Frequently Asked Questions
Q: Is it possible to defend against a DWI?
Absolutely. There are many ways to defend against a DWI charge. If you were arrested, contact a DWI attorney as soon as possible.
Q: What penalties does New Jersey impose for DWI?
Penalties for a conviction will vary in severity depending on whether it’s your first, second or third offense.
If your reading was under 0.10%, your New Jersey driving privileges will be suspended for three months. If your reading was 0.10% and above, you will lose your privileges in New Jersey for seven to twelve months.
If the reading is 0.15% or above, an ignition interlock device must be installed on any car that is driven by the individual for 6 to 12 months.
You will pay fines and surcharges that total more than $6,500: court fines and assessments starting at $575, a $3,000 surcharge to the State, and usually more than that to your insurance company. Ignition interlock adds more than $1,000 to your costs to $400.
There is possible jail time of 30 days. You would have to complete alcohol awareness classes provided through the Intoxicated Driver Resource Center (IDRC) for 12 to 48 hours.
If the violation occurs in a school zone, penalties double.
Second convictions result in a 2 year loss of New Jersey driving privileges, and carry fines as high as $1,000, and other similar assessments as in first offense convictions. You must pay for and attend 48 hours of alcohol awareness classes, usually served at a weekend facility. You must perform 180 hours of community service. There is a minimum 2 day jail term, with the possibility of up to 90 days.
For second and greater violations, an ignition interlock device must be installed on any car driven by the convicted offender for 1 to 3 years after the license has been restored. Learn more about the interlock system here.
On a third or greater conviction, the jail term is a mandatory 180 days, without parole. It is possible to serve up to 90 days in an in-patient rehabilitation facility. New Jersey driving privileges are revoked for 10 years. Costs and fines are similar to second offenses, but the surcharge to the State goes up to $4,500. Interlock is required during the period of suspension and one to three years after. Interlock costs are about $1,000 a year for each vehicle you drive in New Jersey.
Q: If I’m asked to submit to a breath test, can I refuse?
You can, but you’ll be charged with a violation for doing so.
According to New Jersey statute, you do not have the right to refuse a breath test without possible penalty. In New Jersey, the operation of a motor vehicle on any public or semi-public road, street, highway, or other area carries an “implied consent” that you will submit to testing. Note that this consent only exists when there is first a reason to believe that the alcohol in your blood is in excess of the legal limit.
Q: If I refused the breath test, are there defenses to that charge?
Yes, there are, depending on the facts of your case, For example, if there is no odor of alcohol and no indications of an alcohol based intoxication, there is no “reasonable suspicion” to believe that you are under the influence of alcohol, and the officer should not have put you on the breath testing machine. Technically, that circumstance should result in a dismissal of the refusal charge. If you were charged with refusal, please contact us office to discuss your case, and we will analyze your best course of action going forward.
Q: Are the penalties the same for Refusal to submit to a breath test and DWI?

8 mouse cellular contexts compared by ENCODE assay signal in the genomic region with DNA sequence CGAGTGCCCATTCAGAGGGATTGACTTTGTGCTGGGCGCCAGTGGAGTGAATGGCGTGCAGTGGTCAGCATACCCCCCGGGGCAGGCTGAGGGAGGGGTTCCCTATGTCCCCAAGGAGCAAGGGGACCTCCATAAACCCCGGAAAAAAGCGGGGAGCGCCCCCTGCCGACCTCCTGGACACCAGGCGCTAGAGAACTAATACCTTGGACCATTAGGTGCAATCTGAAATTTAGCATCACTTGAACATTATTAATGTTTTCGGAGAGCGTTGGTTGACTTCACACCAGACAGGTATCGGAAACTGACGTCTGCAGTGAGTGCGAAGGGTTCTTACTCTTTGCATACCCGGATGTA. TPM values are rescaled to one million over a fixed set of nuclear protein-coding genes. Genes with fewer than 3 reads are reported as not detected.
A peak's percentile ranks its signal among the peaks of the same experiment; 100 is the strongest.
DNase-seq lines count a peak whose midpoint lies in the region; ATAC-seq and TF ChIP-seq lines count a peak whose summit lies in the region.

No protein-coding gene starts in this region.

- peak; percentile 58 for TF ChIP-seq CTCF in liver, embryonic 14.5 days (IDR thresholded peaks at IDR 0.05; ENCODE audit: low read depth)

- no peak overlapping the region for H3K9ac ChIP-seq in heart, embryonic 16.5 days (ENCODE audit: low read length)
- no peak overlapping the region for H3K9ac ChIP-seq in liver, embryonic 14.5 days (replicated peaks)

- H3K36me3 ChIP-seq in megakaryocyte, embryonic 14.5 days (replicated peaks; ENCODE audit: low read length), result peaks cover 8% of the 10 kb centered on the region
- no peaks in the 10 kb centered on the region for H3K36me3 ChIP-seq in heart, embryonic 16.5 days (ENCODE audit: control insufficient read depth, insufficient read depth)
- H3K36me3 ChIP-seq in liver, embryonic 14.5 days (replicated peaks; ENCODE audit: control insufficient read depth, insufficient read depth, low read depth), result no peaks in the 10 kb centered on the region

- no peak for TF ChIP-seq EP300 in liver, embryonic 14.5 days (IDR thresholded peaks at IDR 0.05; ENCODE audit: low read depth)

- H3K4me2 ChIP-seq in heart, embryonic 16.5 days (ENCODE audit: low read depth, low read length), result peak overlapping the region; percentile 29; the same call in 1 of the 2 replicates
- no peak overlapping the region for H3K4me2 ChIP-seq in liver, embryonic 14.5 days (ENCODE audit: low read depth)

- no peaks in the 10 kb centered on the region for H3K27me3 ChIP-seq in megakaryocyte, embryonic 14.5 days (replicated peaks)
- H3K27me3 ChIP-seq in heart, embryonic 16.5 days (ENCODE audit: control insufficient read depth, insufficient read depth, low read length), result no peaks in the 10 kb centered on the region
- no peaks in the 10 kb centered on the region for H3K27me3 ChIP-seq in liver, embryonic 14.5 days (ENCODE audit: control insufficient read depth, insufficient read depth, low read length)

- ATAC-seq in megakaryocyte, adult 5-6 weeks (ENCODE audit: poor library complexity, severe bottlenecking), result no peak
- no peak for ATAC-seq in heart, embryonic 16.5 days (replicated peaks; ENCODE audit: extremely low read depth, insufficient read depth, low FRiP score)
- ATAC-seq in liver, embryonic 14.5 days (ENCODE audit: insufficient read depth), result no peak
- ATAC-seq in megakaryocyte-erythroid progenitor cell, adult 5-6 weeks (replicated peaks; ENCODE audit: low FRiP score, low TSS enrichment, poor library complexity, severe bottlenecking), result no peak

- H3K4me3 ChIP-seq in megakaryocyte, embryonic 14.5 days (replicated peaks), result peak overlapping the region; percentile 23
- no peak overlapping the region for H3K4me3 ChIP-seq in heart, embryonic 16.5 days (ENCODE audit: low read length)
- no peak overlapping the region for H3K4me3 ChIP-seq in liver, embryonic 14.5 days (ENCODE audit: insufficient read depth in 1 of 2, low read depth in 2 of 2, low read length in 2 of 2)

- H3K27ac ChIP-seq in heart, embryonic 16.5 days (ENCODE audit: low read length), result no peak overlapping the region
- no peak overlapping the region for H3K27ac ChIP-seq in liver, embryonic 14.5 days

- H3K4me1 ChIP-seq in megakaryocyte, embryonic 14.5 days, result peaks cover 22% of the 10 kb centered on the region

The penalties are similar, but there are important differences.
A first offense will result in a 7 to 12 month suspension of driving privileges, and will result in a fine of $250 to $500, An ignition interlock device must be installed for 6 to 12 months following the restoration of driving privileges.
Second and third offenses increase the suspension of driving privileges to two years and 10 years, respectively. Note that a prior conviction on a similar charge in another jurisdiction will count as a prior offense when determining penalties in New Jersey. An ignition interlock must be installed on second and third offenders’ vehicles for a period of 1 to 3 years following license restoration.
Refusal convictions do not enhance subsequent DWI convictions.
Q: What happens if I’m convicted of both charges, Refusal and DWI?
First offense cases charging a DWI and Refusal result in 3 month suspension of New Jersey Driving privileges for the DWI and 7 – 12 month suspension on the Refusal. On first offenses only, the sentences can run concurrent or at the same time, for a total suspension of 7 months
On second and greater offenses, sentences must run consecutive, i.e. one after the other. Second offense DWI carries a 2 year suspension and Refusal also requires a 2 year suspension upon conviction. If convicted of both, license suspension is a total of 4 years. For a third or greater offense, there are suspension of 10 years each on a DWI and Refusal, for a total term of 20 years if convicted on both.
Q: What are the penalties if I’m found guilty within 1,000 feet of school property or a school crossing zone?
If you’re convicted of DWI and you are within 1,000 feet of a school, your penalties will double.
For a first offense, there is a loss of New Jersey driving privileges for a minimum of one year and a maximum of two years, and up to 60 days in jail. There is also a fine of $500 to $800, additional court assessments of $325 to $400, a state surcharge of $3,000, and your insurance company will surcharge you at least $3,000 to well over $10,000 depending on your specific circumstances.
To be charged as a second or greater offender in a school zone, the prior conviction(s) had to have been in school zones, otherwise, sentencing would not occur under the school zone section of the statute. Non-school zone sentencing would apply.
Second offenses in a school zone carry a mandatory jail sentence of 96 hours to as much as 180 days, as well as mandatory community service for 60 days.
A third or greater offense results in a loss of New Jersey driving privileges for 20 years, and carries a minimum mandatory jail sentence of 180 days, 90 of which can be served in an IDRC approved rehab facility. There is no parole on the 6 month jail sentence. Court fines and assessments can be as much as $2,400.